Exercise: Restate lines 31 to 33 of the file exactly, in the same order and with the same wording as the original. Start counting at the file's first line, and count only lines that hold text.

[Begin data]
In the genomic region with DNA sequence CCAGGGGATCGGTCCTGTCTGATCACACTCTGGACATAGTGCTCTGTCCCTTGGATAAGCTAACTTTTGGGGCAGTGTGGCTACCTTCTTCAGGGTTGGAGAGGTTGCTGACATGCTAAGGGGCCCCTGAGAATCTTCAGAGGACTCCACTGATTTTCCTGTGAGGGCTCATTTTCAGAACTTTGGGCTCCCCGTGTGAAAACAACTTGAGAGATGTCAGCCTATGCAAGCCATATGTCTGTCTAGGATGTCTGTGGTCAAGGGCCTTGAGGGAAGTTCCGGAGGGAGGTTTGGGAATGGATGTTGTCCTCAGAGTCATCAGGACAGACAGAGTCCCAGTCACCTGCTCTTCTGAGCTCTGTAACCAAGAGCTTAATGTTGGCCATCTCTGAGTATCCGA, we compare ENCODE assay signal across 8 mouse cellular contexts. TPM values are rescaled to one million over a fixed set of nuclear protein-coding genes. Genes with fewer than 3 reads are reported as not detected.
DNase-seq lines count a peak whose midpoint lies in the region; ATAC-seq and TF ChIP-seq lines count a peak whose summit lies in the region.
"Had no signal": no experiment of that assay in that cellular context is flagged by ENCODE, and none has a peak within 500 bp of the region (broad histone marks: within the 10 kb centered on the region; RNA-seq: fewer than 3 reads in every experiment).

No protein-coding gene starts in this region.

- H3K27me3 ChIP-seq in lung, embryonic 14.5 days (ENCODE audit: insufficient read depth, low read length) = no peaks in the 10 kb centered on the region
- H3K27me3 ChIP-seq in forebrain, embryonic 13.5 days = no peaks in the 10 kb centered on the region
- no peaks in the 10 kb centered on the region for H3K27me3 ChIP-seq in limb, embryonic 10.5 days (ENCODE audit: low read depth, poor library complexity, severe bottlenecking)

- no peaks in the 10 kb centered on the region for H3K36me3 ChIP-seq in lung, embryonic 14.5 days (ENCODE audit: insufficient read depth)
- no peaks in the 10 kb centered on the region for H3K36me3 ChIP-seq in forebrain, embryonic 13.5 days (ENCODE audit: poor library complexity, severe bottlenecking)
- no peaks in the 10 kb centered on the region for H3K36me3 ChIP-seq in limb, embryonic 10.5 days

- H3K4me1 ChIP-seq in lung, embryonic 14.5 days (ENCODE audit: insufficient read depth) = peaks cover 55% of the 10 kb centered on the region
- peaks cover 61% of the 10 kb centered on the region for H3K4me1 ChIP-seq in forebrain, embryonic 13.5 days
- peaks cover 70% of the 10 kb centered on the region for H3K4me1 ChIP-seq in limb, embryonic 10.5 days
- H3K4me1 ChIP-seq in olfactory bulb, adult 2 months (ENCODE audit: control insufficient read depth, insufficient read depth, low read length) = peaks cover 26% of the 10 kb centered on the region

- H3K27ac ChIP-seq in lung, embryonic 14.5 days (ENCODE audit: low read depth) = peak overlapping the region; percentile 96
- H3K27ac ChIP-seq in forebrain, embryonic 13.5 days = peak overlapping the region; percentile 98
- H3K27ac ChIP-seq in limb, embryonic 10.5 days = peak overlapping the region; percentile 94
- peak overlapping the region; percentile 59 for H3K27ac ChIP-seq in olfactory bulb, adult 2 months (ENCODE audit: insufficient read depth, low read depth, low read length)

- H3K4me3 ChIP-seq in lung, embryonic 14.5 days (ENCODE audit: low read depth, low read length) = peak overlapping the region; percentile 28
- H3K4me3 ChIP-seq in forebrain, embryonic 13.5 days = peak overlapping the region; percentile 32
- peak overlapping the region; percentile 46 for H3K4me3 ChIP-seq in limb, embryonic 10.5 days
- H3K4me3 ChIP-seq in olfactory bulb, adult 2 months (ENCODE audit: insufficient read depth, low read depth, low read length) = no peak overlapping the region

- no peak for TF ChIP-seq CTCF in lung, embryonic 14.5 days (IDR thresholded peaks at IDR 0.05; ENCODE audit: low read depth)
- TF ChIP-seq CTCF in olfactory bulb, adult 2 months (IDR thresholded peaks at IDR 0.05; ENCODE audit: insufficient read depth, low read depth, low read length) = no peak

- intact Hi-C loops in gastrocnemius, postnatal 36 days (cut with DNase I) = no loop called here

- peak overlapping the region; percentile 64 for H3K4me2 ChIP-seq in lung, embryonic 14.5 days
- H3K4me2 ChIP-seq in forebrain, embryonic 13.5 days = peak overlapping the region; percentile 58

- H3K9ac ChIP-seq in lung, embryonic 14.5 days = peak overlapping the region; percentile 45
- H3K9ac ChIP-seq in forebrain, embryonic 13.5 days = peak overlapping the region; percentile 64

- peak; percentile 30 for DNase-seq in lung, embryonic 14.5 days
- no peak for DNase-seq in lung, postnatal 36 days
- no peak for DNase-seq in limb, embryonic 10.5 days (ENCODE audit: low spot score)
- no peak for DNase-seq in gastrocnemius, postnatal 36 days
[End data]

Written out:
- no peak for DNase-seq in lung, postnatal 36 days
- no peak for DNase-seq in limb, embryonic 10.5 days (ENCODE audit: low spot score)
- no peak for DNase-seq in gastrocnemius, postnatal 36 days